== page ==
Here at Polestar, we’ve covered a topics on how AI and other forms of technology is being used in manufacturing, healthcare, and education. A topic we haven’t covered on our blog yet is technology in supermarket stores.
As I went through my usual routine of scrolling through my Twitter feed in the morning, I saw an article on how Amazon is revolutionising supermarkets with its tech focus. As I was reading the article, it got me thinking of how technology is taking over every aspect of our lives, even a weekend trip to the local store. Although it may be a while before we see robots walking around the aisles of our local Tesco, these technological innovations are definitely pointing us in that direction.
Here are some creative ways AI and tech is being used in supermarkets around the world:
Amazon’s cashierless checkout includes a “Just Walk Out” strategy which allows customers to skip the checkout line by tracking any items they grab and charging them when they leave. Its new store in Brookfield, Connecticut is rumored to feature this technology in its planning documents. Amazon Go plans to open 10 UK stores without checkouts for paying.
The store will feature gated entry and exit lanes at the front of the store, where shoppers would presumably scan an app or credit card as they come in, as well as hardware to potentially house ceiling-mounted cameras that track which items shoppers pick up in the store.
In the UK, Aldi is developing its own form of technology in rival with Amazon. The Aldi technology is an automatic product recognition, specifically used through in-store cameras, shopping cart sensors or via users’ smartphones. Aldi first tested a completely cashless store in 2018, but is yet to roll it out on a wider scale.
Palm-scanning payment system
Amazon is introducing a palm-scanning payment system into a Whole Foods store in Seattle, Washington. This form is technology allows shoppers to pay for items by placing their palm over a scanning device. The first time shoppers use the kiosk, they have to insert a credit card to link it with their palm print. But after that, shoppers can pay simply by holding their hand over the kiosk.
Amazon has said it hopes to sell the palm-scanning technology to other companies like retailers, stadiums and office buildings, but the technology is only available right now in Amazon stores and Whole Foods.
Scan pay go
Sainsbury’s is showcasing a scan & go technology called Sainsbury’s SmartShop. This technology allows customers to use a retailer’s mobile device or run the app on their own mobile to scan and bag products as they shop in store. Sainsbury’s promoted this technology as a way during the pandemic to reduce staff interaction, avoid contact with other shoppers, decrease shopping time, and reduce queues at checkout.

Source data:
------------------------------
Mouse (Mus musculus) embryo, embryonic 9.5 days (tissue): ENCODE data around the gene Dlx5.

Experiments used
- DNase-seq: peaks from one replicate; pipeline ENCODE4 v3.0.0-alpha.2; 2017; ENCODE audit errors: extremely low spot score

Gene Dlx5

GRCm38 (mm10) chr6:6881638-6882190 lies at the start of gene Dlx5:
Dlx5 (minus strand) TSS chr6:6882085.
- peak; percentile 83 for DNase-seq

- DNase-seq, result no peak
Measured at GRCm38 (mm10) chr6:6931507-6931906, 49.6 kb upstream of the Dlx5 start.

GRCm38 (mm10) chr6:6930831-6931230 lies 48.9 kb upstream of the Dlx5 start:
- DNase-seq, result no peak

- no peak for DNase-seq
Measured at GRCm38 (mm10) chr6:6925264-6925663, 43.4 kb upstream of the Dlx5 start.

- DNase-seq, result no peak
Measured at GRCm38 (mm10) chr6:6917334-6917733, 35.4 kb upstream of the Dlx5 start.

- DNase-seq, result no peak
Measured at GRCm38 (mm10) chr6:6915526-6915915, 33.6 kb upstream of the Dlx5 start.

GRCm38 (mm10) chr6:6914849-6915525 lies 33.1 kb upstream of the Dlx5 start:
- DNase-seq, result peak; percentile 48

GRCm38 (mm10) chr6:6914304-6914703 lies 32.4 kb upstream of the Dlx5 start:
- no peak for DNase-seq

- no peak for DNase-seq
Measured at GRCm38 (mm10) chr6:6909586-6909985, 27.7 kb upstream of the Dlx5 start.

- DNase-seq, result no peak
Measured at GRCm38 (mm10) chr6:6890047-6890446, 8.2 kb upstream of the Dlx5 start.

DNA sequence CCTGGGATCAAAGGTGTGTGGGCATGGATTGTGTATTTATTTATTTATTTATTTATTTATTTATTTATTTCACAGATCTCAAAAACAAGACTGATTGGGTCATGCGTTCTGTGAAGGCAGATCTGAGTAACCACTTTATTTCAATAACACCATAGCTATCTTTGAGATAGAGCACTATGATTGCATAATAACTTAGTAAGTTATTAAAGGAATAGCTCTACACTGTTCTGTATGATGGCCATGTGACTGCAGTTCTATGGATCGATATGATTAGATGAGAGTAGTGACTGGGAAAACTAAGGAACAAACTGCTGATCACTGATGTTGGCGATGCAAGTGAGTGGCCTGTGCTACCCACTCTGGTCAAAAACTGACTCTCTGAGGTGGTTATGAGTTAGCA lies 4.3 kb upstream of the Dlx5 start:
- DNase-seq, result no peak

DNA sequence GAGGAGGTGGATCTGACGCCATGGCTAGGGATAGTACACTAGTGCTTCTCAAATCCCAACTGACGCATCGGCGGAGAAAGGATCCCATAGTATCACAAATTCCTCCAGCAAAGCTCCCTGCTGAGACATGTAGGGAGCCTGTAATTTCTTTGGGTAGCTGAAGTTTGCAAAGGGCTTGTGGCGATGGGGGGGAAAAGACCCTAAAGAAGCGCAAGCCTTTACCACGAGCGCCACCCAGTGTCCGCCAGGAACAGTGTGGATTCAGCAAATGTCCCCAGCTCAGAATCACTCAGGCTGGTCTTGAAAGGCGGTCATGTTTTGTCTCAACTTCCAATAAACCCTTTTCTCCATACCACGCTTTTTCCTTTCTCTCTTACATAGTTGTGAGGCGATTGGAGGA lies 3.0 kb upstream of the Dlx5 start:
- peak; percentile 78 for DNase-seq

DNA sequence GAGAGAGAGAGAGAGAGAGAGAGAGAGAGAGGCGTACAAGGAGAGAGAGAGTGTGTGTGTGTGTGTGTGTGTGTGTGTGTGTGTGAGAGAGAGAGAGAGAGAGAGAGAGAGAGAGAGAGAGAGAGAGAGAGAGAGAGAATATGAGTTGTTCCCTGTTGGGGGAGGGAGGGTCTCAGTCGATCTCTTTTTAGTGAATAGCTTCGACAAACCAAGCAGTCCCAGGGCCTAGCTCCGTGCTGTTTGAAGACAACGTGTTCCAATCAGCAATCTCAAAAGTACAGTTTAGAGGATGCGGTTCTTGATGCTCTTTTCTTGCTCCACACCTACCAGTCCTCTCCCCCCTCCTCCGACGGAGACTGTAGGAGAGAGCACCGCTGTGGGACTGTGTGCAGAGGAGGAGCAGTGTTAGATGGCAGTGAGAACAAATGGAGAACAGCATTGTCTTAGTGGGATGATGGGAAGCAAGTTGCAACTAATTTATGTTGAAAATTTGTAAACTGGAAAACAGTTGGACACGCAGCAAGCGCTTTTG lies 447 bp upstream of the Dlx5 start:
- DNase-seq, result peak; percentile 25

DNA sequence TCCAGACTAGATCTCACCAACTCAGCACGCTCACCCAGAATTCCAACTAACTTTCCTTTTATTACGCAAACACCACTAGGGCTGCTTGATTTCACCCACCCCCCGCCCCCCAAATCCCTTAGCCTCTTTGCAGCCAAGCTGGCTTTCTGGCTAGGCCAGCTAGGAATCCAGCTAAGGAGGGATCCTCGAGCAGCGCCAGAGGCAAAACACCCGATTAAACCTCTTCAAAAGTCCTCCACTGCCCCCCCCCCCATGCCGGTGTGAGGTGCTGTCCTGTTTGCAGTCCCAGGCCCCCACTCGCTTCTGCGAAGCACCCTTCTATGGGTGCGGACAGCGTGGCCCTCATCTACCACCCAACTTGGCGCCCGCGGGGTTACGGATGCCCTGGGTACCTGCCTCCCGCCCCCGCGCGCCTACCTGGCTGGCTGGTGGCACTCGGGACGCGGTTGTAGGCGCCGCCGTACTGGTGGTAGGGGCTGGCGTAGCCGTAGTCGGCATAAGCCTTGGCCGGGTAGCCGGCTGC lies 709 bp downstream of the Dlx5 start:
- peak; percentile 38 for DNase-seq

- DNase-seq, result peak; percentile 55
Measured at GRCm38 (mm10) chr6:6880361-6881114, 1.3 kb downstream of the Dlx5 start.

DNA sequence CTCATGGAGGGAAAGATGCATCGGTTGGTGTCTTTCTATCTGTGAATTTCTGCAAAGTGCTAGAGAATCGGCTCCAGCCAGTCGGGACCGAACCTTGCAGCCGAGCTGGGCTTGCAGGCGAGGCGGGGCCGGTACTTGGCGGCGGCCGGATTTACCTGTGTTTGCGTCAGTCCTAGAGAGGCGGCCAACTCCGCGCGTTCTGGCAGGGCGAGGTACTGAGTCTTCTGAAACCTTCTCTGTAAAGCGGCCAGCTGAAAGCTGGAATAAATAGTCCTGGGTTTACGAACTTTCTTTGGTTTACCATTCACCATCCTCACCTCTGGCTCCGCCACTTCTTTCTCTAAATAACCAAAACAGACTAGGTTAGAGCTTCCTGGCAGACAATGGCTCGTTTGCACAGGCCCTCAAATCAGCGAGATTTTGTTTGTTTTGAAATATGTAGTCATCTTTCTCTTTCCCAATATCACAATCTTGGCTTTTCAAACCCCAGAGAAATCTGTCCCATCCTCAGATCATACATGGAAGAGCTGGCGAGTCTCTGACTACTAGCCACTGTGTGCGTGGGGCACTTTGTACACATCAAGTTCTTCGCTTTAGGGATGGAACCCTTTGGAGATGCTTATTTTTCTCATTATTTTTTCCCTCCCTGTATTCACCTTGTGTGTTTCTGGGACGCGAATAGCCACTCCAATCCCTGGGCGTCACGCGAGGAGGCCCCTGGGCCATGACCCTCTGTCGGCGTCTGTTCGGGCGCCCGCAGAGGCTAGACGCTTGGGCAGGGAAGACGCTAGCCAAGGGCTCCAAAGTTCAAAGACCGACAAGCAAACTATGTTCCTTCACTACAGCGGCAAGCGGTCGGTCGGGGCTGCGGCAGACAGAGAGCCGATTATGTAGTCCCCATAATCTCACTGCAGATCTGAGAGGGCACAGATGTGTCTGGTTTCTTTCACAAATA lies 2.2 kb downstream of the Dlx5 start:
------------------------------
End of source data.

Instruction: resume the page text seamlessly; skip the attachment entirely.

Other UK supermarkets have also used this technology during pandemic times. Asda has made mobile scan & go available in all of its almost 600 stores, M&S has doubled the number of stores offering “Mobile Pay Go” to over 100, and Tesco has “Scan as You Shop” available in almost 600 large-format stores.
Robot powered warehouses
During the pandemic, demand increased in grocery stores as most other business were shut down. Delivery firm Ocado used robot-powered warehouses to keep up with online orders when its human workforce were under pressure during the pandemic The robots pick up food and brought them to a human who then packed groceries.
The company owns hundreds of patents which cover a range of automation and technologies from product-picking robots to item scanners that members of staff can wear on their heads. Because of the success in the pandemic, Ocado plans to use this technology on a wider scale and lease it to other supermarkets.
Ocado isn’t the only one using robots. Tesco plans to open 25 highly automated urban fulfilment centers by 2022, as consumer preferences have now shifted to online shopping. Tesco plans on using automation to improve picking efficiency by a factor of two or three.
Robots which clean
If there is one thing the pandemic has taught us, it’s the importance of sanitation and regular cleaning in public areas. Asda was the first UK supermarket to feature autonomous cleaning robots to prevent the spread of COVID-19. The robots were used as an automated trolley wash and as riding machines.
If not cleaning and scanning people out, robots can also be used for policing. Sainsbury’s and ThirdEye have partnered together to test out a new concealment detector technology. The technology uses machine learning to detect when someone takes an item and places it in their pocket or coat. The system also records the interaction to alert security staff.
During a recent trial of this technology, the system has helped prevent almost 6,000 thefts in 20 stores between September 2019 to March 2020.
Technology being used in grocery stores is will make our regular shopping more efficient and the stores more profitable. Ocado has been busy buying AI businesses in the states and we are seeing a surge in interest in equity housed looking to invest in the sector. So this is a great time to be building your business services firm if it supplies into the supermarkets.
Supermarket brands have been among the few winners during the difficult times of the Covid-19 crisis. To keep up with fast-changing government regulations and consumer expectations, they have had to transform their business models, quickly.